He tried Daniel, and tried him very sorely, so that his enemies appeared to prevail against him; a cruel sentence was passed upon him, and that sentence was executed — but we read, "When Daniel was lifted from the lion's den, no wound was found on him, because he had trusted in his God." There never was such a thing as a forsaken saint; or, which is the same thing, the Lord never did forsake those who seek him. Satan may whisper, "He will." But our Lord who never libeled anyone said, "He is a liar, and the father of lies." He never loves us more — than when he appears to forsake us. He never cares for us more — than when he seems to stand afar off. If he allows men to ride over our heads — he will secretly give us inward strength; if he brings us through the fire — he will render us inflammable; if he brings us through the water — he will impart a principle of buoyancy so that we shall not sink; and to prove to demonstration that he has not forsaken us — he will bring "us out into a wealthy place." Now, if the Lord has never forsaken those who seek him, and if he is the same yesterday, today, and forever — then what encouragement have all that know his name to put their trust in him.

But to conclude, everyone who really knows the Lord's name — trusts in him. Do you? Have you any confidence in God? Can you trust . . .
his power in your weakness,
his wisdom in your perplexity,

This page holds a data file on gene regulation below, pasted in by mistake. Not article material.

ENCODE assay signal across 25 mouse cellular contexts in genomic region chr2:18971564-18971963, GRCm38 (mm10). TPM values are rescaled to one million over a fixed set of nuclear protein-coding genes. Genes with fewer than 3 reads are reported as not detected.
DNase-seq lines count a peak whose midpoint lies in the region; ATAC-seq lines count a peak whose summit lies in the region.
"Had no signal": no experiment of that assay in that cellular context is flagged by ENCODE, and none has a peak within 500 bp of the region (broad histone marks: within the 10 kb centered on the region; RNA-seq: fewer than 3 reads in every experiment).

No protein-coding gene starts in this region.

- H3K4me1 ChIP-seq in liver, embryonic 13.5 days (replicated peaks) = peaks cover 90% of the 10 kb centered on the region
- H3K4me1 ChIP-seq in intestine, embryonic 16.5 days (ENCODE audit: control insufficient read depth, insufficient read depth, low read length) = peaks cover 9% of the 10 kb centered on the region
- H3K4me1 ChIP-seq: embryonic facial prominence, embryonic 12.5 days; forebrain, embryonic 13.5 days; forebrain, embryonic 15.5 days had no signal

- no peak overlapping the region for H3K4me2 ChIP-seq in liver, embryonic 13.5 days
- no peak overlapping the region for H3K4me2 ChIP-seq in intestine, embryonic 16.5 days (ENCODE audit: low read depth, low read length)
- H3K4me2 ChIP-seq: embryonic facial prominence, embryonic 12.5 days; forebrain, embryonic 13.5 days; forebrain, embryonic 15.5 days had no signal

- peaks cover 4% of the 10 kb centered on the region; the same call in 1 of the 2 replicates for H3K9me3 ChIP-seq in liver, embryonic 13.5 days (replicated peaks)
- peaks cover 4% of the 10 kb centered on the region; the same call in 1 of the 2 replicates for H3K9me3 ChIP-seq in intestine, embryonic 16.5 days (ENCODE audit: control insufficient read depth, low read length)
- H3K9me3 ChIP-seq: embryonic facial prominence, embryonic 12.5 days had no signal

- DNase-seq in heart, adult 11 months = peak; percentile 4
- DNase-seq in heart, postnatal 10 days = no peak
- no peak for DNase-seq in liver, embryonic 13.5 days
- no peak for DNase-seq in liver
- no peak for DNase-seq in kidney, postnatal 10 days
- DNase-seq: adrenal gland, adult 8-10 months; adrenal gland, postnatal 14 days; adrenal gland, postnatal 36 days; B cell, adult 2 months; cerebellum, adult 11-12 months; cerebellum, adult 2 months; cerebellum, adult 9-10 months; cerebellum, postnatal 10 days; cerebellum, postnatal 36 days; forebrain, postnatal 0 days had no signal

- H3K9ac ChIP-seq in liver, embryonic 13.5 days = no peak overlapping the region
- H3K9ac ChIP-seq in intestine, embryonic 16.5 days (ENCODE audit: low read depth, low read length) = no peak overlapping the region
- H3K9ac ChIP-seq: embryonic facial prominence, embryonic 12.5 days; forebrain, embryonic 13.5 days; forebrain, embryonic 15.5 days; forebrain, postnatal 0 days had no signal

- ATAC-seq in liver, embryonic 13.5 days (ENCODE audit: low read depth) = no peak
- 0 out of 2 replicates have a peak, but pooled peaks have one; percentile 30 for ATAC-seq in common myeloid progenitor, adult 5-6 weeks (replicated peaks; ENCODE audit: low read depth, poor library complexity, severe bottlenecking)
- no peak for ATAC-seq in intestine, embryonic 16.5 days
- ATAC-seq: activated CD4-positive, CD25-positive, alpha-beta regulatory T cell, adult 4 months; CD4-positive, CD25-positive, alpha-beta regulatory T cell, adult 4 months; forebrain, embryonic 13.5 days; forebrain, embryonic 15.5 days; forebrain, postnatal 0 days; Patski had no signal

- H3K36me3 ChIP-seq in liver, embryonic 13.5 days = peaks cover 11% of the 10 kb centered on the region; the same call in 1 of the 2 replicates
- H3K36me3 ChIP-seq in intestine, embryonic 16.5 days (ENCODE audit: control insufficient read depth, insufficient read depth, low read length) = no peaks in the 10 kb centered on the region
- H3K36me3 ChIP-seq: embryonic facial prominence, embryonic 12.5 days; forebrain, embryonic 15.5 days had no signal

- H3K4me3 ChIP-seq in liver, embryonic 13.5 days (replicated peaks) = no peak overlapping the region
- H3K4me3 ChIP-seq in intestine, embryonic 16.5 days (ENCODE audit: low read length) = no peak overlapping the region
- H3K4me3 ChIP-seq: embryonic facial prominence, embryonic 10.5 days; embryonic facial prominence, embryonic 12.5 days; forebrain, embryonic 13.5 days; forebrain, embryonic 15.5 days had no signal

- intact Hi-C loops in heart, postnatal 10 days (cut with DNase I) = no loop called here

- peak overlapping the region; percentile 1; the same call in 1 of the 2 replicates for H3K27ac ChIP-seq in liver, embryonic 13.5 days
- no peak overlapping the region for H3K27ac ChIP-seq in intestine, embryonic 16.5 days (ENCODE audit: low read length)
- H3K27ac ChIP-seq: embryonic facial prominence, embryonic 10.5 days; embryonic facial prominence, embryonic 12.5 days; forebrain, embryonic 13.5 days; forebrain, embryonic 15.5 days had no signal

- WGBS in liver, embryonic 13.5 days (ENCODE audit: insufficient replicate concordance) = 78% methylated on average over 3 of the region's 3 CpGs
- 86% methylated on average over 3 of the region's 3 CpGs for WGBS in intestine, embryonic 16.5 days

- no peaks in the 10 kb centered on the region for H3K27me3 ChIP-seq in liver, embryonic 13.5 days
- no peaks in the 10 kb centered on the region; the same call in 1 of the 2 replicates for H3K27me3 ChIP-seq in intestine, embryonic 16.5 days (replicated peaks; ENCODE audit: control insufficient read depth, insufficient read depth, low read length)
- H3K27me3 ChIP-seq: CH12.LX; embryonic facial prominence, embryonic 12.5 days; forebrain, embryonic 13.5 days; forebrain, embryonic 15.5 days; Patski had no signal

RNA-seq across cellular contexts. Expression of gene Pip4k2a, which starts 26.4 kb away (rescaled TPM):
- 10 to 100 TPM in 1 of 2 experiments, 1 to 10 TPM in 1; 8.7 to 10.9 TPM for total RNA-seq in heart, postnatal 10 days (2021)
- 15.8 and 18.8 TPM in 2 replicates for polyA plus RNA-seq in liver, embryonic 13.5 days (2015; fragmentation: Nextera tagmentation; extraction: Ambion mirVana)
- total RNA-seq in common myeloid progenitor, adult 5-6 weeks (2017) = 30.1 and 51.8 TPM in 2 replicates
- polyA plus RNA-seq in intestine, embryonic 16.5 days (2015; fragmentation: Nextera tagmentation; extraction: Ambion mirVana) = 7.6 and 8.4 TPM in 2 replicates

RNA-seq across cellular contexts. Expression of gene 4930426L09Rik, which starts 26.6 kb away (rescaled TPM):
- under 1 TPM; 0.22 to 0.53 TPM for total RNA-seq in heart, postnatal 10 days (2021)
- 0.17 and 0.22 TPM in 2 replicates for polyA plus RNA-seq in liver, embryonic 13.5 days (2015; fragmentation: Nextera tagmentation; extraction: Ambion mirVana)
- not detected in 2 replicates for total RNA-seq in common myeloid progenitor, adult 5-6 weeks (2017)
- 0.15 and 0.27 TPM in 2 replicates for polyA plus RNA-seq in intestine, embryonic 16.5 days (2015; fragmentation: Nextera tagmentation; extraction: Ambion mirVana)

his grace under a deep sense of your unworthiness,
his sympathy when in pain and suffering,
his faithfulness when all around appear faithless, and
his immutability amidst all that changes you pass through?

If so, happy are you; if not, seek grace that you may do so.

Everyone who trusts in the Lord — seeks him. Do you? Do you seek him daily, heartily, perseveringly? Do you seek to know him better, to love him more, to enjoy his grace, to do his will, and that you may honor his holy and ever blessed name?

Everyone that seeks the Lord — finds him. Have you found him? Is he . . .
your Father, whom you consult?
your Savior, in whom you confide?
your companion, with whom you walk?
your portion, on whom you live?
your center, to which you constantly tend?

Everyone that finds the Lord — proves him to be faithful. Have you? Has he in your experience, proved himself to be faithful to his word? Have you taken it to his throne, trusted it in your trials, and has he made it good? If so, you have every encouragement to go on exercising confidence in him.

His word is true.

His grace is infinite.

His mercy is everlasting.

His truth endures throughout all generations.

He is a refuge to all those who trust in him.

May the Lord give us such a knowledge of his name, as will inspire us with undying confidence in his love — so that we may . . .
live happily,
work cheerfully,
walk steadily,
watch hopefully,
wait patiently,
suffer joyfully,
fight manfully, and
die triumphantly! Amen.